Motorcycle License

I´ve been going through all the old post but was wondering if there is any new information. I have a US license with out a motorcycle endorsement. I would like to purchase a motorcycle here. I know ppl who drive motos on US licenses with out endorsements for motos and just BS the cops. Not sure if I wanna take the risk of doing that. Some of the post were really old and just wanna check if there is any new info. Do I have to take a test? Is there a way around it? Thanks

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Anyone following along on NL adventures is aware of how it works is not necessarily the same as how it is supposed to work. In my case, I got a driver's license less than 24 hours after I moved here thanks to the work of a pushy friend. She just knew all the right things to say. It was based on my CR license and, as I didn't have a motorcycle endorsement in CR, I didn't get one here.

I bought a motorcycle (and, yes, registered it) and wanted to get the motorcycle license. To get it, I was told I needed to spend nine hours in a class that Transito gave. That didn't appeal and I kept putting it off. In the mean time, I did get pulled over for a typical road check: circulación, insurance, license. I handed the Transito the documents and was preparing my "motorcycle endorsement? What's that?" act. He wrote down my name and the numbers from the three documents on his form and handed everything back to me.

That's my reality. Good or bad, it is my reality. That said, my advice is that if you live here, get a cédula. If you are going to drive a vehicle of type X, get a license to drive it. In general, play by the rules. In the long run, it will be a win.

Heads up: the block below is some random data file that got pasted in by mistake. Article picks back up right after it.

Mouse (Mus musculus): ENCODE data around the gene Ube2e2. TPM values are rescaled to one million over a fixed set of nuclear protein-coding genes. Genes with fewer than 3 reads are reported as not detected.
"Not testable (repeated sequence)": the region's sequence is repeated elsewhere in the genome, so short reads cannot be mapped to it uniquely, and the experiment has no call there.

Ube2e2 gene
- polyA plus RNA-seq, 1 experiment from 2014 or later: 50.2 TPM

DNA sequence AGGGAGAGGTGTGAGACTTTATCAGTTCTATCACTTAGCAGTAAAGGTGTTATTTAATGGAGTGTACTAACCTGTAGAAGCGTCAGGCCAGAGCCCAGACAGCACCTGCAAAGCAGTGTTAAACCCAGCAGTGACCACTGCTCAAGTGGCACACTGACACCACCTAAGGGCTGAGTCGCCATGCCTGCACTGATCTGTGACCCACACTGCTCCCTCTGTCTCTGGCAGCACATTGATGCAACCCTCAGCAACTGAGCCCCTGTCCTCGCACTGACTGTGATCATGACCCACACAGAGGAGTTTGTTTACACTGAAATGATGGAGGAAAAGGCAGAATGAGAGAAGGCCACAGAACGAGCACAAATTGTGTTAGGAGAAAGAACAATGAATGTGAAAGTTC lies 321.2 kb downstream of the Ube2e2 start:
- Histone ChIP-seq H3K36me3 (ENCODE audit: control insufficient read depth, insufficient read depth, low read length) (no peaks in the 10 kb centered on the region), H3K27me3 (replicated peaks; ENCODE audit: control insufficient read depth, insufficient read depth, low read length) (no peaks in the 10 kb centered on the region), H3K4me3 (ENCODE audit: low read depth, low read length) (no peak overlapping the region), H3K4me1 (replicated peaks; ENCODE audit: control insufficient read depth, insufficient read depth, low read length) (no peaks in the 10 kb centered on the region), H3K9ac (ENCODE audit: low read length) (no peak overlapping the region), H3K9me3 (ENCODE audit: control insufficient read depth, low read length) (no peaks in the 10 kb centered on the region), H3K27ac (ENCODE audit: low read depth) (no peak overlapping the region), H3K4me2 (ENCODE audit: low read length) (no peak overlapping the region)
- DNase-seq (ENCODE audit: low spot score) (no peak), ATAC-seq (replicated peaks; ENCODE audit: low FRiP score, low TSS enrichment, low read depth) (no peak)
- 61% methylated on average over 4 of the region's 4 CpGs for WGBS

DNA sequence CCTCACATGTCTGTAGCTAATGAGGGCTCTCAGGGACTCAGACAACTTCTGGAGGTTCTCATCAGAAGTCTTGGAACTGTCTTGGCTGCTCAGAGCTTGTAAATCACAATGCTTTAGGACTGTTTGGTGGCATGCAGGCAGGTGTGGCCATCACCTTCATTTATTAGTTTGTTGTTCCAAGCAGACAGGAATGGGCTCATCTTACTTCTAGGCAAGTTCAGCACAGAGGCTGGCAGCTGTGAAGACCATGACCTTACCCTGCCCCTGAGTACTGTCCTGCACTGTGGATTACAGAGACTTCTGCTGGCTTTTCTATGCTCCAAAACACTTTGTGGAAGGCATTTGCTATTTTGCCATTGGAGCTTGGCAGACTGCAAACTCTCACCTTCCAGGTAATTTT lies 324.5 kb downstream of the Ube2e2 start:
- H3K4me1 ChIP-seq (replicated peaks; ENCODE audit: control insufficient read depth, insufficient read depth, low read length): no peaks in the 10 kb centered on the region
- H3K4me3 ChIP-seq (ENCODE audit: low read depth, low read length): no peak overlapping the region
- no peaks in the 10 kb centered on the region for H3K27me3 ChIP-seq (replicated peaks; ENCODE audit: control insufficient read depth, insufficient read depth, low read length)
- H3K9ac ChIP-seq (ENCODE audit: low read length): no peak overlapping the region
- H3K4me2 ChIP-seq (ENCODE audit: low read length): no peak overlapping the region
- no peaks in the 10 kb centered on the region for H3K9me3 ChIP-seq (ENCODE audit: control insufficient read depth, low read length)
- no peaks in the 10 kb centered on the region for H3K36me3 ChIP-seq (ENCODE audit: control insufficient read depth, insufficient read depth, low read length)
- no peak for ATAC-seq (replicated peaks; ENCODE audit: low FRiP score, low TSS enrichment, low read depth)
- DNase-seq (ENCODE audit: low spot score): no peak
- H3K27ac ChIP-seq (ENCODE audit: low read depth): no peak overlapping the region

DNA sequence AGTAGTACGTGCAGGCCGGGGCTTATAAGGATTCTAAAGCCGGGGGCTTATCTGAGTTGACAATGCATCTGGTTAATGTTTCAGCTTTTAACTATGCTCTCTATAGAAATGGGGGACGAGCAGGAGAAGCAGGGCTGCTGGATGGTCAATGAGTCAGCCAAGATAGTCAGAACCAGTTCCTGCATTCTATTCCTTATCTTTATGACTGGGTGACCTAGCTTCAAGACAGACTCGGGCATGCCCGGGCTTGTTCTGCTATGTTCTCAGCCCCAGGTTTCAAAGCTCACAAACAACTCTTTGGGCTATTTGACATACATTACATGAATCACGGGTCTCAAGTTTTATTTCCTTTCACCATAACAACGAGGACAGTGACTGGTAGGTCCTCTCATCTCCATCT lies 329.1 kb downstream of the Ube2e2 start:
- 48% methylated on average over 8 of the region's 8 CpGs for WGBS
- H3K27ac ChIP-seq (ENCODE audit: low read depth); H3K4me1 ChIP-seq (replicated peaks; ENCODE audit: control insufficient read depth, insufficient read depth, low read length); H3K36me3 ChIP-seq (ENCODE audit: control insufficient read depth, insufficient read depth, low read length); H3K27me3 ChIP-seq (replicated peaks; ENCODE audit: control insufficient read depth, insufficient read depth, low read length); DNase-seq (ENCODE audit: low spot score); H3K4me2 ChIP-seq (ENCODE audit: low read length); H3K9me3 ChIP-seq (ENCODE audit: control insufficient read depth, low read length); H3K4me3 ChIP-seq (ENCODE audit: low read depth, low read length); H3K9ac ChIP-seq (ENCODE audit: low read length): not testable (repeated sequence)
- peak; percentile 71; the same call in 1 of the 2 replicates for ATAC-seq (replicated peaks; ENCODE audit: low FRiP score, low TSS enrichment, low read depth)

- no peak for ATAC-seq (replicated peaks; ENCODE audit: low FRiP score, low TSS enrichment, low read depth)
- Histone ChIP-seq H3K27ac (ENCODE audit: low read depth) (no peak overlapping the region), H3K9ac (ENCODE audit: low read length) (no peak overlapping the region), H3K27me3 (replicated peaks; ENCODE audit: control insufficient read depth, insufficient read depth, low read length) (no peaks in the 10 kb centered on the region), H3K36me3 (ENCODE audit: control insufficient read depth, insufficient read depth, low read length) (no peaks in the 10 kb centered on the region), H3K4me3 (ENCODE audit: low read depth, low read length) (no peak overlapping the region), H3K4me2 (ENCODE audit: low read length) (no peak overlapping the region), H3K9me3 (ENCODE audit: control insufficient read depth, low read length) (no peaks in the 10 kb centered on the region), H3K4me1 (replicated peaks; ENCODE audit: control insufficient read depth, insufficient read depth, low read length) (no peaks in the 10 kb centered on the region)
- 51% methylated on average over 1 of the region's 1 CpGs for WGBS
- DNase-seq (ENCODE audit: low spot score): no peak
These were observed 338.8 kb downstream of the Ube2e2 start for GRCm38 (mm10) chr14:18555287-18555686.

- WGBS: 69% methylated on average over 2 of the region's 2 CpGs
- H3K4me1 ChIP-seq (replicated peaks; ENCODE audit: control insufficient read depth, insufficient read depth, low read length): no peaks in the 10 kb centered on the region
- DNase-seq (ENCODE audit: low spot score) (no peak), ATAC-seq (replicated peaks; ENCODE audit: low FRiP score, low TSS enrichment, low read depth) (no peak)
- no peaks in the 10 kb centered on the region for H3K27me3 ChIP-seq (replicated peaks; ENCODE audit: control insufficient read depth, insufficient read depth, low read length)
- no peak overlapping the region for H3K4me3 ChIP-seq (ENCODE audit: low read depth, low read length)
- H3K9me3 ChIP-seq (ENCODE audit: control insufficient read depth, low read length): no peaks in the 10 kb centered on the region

Change to requiring a cedula is recent

One guy here had been riding a motorcycle on a Nicaraguan license or provisional Nicaraguan license for several years and went to renew when his application for residency was in progress and got denied a new license. Once he had the residency card, it was okay.

Legal Spanish is generally a mess of cognates and doesn't require more than a minimum of Spanish grammar to understand the gist of. Checking the recent law is fairly easy. Bureaucratic Spanish seems to be far better written than US bureaucratic English, too.

Rebecca Brown

Unconfirmed rule on less than a 125cc moto

If you are a national or have a residency, you can drive a 125cc or less on a car license.

I don't see the difference, a 125cc is just as dangerous as a 150cc but other countries do this too.

I would read this link


If, when it comes to getting a Nica licence, it IS important that you have a motorbike endorsement, it follows then, that you can only drive or ride here what you are qualified and licensed to in the US on that US licence.

That is why they want this when you switch licenses for a Nica one:

...."Present certification from your Embassy of the type of license that you own and the type of vehicle that you can drive with it".

P.S. The Embassy info is a little wrong in that you need a residency to get a Nica license, passport is no good, see this link:

Like all things here and on here, someone will say its not important but when you are in Jail because you ran over a kid, not having a motorbike license could become a huge issue.

If you don't have a Nica Licence, I assume you may not have Residency Card, in which case you would not be able to register a motorbike anyway (according to current law).

Motos are a problem here;

Thanks for info

Thanks for info Juanno.....So, since I dont have a cedula I can´t drive a moto but I can drive a car. My only option if I wanted to drive a moto here (because cheaper than buying a truck) is to return to US and get an endorsement. OK thanks again

Whatever you own, my reading of the law on the link

...that Juanno gave is that you'll have to have a cedula for registering a vehicle, too. If you work for a company or NGO here, it seems like you could get a cedula (yeah, it takes a while, up to six months in some cases), take a class in motorcycle operation that would qualify you for a motorcycle endorsement, and buy the bike here without the falderal of having to register the bike as property of a Nicaraguan corporation (someone here without a residency cedula has done that).

Rebecca Brown